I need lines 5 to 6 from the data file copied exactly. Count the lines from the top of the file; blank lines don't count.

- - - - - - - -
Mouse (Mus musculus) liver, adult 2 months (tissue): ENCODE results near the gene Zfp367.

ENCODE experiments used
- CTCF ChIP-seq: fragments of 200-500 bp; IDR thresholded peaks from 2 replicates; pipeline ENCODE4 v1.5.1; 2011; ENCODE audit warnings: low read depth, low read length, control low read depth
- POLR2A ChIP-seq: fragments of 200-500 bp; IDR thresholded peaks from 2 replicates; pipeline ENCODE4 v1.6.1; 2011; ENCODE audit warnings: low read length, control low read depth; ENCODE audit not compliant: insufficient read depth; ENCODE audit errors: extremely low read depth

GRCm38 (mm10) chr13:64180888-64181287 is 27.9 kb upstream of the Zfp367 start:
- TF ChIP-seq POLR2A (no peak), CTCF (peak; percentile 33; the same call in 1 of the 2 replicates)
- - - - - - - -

GRCm38 (mm10) chr13:64180888-64181287 is 27.9 kb upstream of the Zfp367 start:
- TF ChIP-seq POLR2A (no peak), CTCF (peak; percentile 33; the same call in 1 of the 2 replicates)